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BCRF Grantee Since


Donor Recognition

The Lampert Foundation Award

Area(s) of Focus

Sohail Tavazoie, MD, PhD

Leon Hess Associate Professor & Head, Elizabeth and Vincent Meyer Laboratory of Systems Cancer Biology
Senior Attending Physician
The Rockefeller University
Assistant Attending Physician, Memorial Sloan-Kettering Cancer Center
New York, New York

Current Research

Exosomes are circulating particles released by cells that contain cellular content including proteins, RNA and DNA– the cell’s protein and gene coding material. Research has revealed that tumor-derived exosomes can disseminate throughout the body via the bloodstream, and ultimately fuse with non-cancerous cells in distant organs. Drs. Tavazoie and Comen are interested in a specific cellular material contained in tumor-derived exosomes called microRNA. MicroRNAs are known to play multiple roles in controlling how genes are turned on and off and the researchers believe that the microRNA found in tumor derived exosomes may be informative about breast cancer progression. The goals of Drs. Tavazoie’s and Comen’s BCRF research are to: 1) characterize the types of microRNAs that are present in the exosomes of breast cancer patients, 2) determine how they drive breast cancer progression and 3) determine whether these circulating microRNAs could be used as biomarkers for the detection and classification of breast cancer. Using deep-sequencing technologies, they have discovered exosomal microRNAs and free microRNAs that circulate in the blood of women with breast cancer and at least one microRNA that is abundant in the blood of women with metastatic breast cancer. In the coming year, they plan to validate the prognostic and diagnostic value of exosomal and free miRNAs in a prospective cohort of 100 women and determine if such a blood marker can identify women with breast cancer and also identify those with breast cancer that is at high-risk for metastatic relapse. This work has important potential for clinical impact and could provide novel insights into this largely unexplored area of circulating small-RNAs in cancer. Moreover, biological studies of identified microRNAs could reveal druggable molecular mechanisms underlying metastatic progression.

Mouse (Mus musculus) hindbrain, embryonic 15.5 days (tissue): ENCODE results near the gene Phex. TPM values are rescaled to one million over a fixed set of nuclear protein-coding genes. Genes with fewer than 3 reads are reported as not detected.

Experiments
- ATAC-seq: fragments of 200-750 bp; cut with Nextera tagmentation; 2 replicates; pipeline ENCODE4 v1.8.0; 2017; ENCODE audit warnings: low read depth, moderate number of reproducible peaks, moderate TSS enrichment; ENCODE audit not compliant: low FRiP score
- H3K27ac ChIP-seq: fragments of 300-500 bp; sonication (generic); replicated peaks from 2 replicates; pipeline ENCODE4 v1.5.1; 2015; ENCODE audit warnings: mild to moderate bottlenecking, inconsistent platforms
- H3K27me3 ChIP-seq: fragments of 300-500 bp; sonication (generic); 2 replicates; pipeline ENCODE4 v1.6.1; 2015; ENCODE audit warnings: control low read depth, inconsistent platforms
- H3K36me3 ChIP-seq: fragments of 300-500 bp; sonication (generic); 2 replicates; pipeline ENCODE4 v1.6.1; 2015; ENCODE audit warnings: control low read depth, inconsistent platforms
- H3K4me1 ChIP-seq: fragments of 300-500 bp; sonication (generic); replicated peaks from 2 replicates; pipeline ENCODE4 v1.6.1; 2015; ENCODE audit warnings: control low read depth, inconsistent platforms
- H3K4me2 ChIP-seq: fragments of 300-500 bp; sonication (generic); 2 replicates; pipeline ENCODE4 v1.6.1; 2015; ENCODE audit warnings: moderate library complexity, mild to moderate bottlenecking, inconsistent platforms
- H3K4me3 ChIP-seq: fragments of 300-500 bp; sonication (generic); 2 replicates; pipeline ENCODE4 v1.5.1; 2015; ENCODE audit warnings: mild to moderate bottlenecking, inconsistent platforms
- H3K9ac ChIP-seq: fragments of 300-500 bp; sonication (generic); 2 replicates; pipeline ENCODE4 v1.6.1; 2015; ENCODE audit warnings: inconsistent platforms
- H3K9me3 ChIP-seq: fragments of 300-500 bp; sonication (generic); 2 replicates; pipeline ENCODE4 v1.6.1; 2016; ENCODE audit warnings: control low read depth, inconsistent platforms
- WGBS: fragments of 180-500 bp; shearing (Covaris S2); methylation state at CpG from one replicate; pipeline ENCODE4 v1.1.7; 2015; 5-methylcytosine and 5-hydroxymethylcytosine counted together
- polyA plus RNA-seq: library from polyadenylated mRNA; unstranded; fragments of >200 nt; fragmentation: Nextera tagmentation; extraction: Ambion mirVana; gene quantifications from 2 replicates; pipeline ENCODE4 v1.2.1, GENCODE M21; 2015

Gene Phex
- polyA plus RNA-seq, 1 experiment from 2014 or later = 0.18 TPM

Sohail Tavazoie graduated from the University of California at Berkeley and completed an MD-PhD program at Harvard-MIT, followed by residency training in Internal Medicine at Brigham & Women's Hospital at Harvard and medical oncology and postdoctoral fellowship training at Memorial Sloan Kettering Cancer Center. In 2009, he was recruited to The Rockefeller University as Head of the Laboratory of Systems Cancer Biology. In addition to his laboratory work, Dr. Tavazoie is an attending medical oncologist at Memorial Sloan Kettering Cancer Center.

His laboratory studies the roles that small-RNAs play in regulating cancer metastasis. Small-RNAs, also called microRNAs, have the ability to block the expression of genes. During his postdoctoral work in Joan Massague’s laboratory at MSKCC, Dr. Tavazoie discovered the first set of non-coding RNAs that act as suppressors of metastasis. These small RNAs were found to be shut off in breast tumors of patients that metastasized. His lab at The Rockefeller University has shown that each of these small-RNAs block the expression of distinct sets of genes that enable breast cancer cells to metastasize. These genes were found to enhance the invasive capacity of breast cancer cells as well as their ability to recruit endothelial cells. His laboratory studies the mechanisms by which these small-RNAs and the genes they regulate control metastasis. By better understanding the molecular pathways that govern metastatic progression, he hopes to enable the development of novel therapeutics that prevent the formation and progression of breast cancer metastasis.